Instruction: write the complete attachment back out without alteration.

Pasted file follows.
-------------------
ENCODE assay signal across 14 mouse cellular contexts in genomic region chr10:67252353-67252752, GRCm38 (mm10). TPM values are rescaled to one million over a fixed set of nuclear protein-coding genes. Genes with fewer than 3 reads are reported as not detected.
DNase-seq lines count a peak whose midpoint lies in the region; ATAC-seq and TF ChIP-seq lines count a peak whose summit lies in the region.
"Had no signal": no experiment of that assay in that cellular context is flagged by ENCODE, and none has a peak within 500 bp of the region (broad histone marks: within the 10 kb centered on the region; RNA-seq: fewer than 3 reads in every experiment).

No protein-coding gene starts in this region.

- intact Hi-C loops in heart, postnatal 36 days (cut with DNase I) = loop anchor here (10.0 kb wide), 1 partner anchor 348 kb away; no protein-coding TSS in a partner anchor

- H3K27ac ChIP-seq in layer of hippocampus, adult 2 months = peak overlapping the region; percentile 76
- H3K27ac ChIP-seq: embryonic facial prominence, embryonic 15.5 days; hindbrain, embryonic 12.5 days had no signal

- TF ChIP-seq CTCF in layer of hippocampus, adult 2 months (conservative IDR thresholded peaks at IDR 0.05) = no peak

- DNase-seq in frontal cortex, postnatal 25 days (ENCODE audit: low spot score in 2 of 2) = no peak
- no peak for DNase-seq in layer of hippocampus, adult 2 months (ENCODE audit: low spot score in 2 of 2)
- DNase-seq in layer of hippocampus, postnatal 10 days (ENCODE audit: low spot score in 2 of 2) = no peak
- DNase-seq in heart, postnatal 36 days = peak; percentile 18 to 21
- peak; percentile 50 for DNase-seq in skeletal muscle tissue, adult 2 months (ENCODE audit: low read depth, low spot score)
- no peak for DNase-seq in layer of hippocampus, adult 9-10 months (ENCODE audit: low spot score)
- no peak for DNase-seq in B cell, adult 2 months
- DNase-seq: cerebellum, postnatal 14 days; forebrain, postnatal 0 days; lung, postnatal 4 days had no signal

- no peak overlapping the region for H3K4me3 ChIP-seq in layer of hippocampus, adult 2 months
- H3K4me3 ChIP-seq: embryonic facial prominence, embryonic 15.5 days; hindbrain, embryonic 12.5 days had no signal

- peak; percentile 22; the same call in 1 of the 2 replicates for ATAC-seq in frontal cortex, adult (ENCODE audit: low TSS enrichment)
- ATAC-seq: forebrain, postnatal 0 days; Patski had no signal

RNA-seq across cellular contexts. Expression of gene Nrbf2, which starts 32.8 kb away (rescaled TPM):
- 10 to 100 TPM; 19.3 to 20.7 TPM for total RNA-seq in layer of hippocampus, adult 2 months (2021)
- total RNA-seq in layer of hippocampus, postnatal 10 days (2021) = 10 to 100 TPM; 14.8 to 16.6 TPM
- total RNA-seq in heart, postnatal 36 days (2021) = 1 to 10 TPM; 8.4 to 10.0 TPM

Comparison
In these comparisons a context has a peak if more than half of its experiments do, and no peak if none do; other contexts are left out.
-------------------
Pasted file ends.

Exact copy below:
ENCODE assay signal across 14 mouse cellular contexts in genomic region chr10:67252353-67252752, GRCm38 (mm10). TPM values are rescaled to one million over a fixed set of nuclear protein-coding genes. Genes with fewer than 3 reads are reported as not detected.
DNase-seq lines count a peak whose midpoint lies in the region; ATAC-seq and TF ChIP-seq lines count a peak whose summit lies in the region.
"Had no signal": no experiment of that assay in that cellular context is flagged by ENCODE, and none has a peak within 500 bp of the region (broad histone marks: within the 10 kb centered on the region; RNA-seq: fewer than 3 reads in every experiment).

No protein-coding gene starts in this region.

- intact Hi-C loops in heart, postnatal 36 days (cut with DNase I) = loop anchor here (10.0 kb wide), 1 partner anchor 348 kb away; no protein-coding TSS in a partner anchor

- H3K27ac ChIP-seq in layer of hippocampus, adult 2 months = peak overlapping the region; percentile 76
- H3K27ac ChIP-seq: embryonic facial prominence, embryonic 15.5 days; hindbrain, embryonic 12.5 days had no signal

- TF ChIP-seq CTCF in layer of hippocampus, adult 2 months (conservative IDR thresholded peaks at IDR 0.05) = no peak

- DNase-seq in frontal cortex, postnatal 25 days (ENCODE audit: low spot score in 2 of 2) = no peak
- no peak for DNase-seq in layer of hippocampus, adult 2 months (ENCODE audit: low spot score in 2 of 2)
- DNase-seq in layer of hippocampus, postnatal 10 days (ENCODE audit: low spot score in 2 of 2) = no peak
- DNase-seq in heart, postnatal 36 days = peak; percentile 18 to 21
- peak; percentile 50 for DNase-seq in skeletal muscle tissue, adult 2 months (ENCODE audit: low read depth, low spot score)
- no peak for DNase-seq in layer of hippocampus, adult 9-10 months (ENCODE audit: low spot score)
- no peak for DNase-seq in B cell, adult 2 months
- DNase-seq: cerebellum, postnatal 14 days; forebrain, postnatal 0 days; lung, postnatal 4 days had no signal

- no peak overlapping the region for H3K4me3 ChIP-seq in layer of hippocampus, adult 2 months
- H3K4me3 ChIP-seq: embryonic facial prominence, embryonic 15.5 days; hindbrain, embryonic 12.5 days had no signal

- peak; percentile 22; the same call in 1 of the 2 replicates for ATAC-seq in frontal cortex, adult (ENCODE audit: low TSS enrichment)
- ATAC-seq: forebrain, postnatal 0 days; Patski had no signal

RNA-seq across cellular contexts. Expression of gene Nrbf2, which starts 32.8 kb away (rescaled TPM):
- 10 to 100 TPM; 19.3 to 20.7 TPM for total RNA-seq in layer of hippocampus, adult 2 months (2021)
- total RNA-seq in layer of hippocampus, postnatal 10 days (2021) = 10 to 100 TPM; 14.8 to 16.6 TPM
- total RNA-seq in heart, postnatal 36 days (2021) = 1 to 10 TPM; 8.4 to 10.0 TPM

Comparison
In these comparisons a context has a peak if more than half of its experiments do, and no peak if none do; other contexts are left out.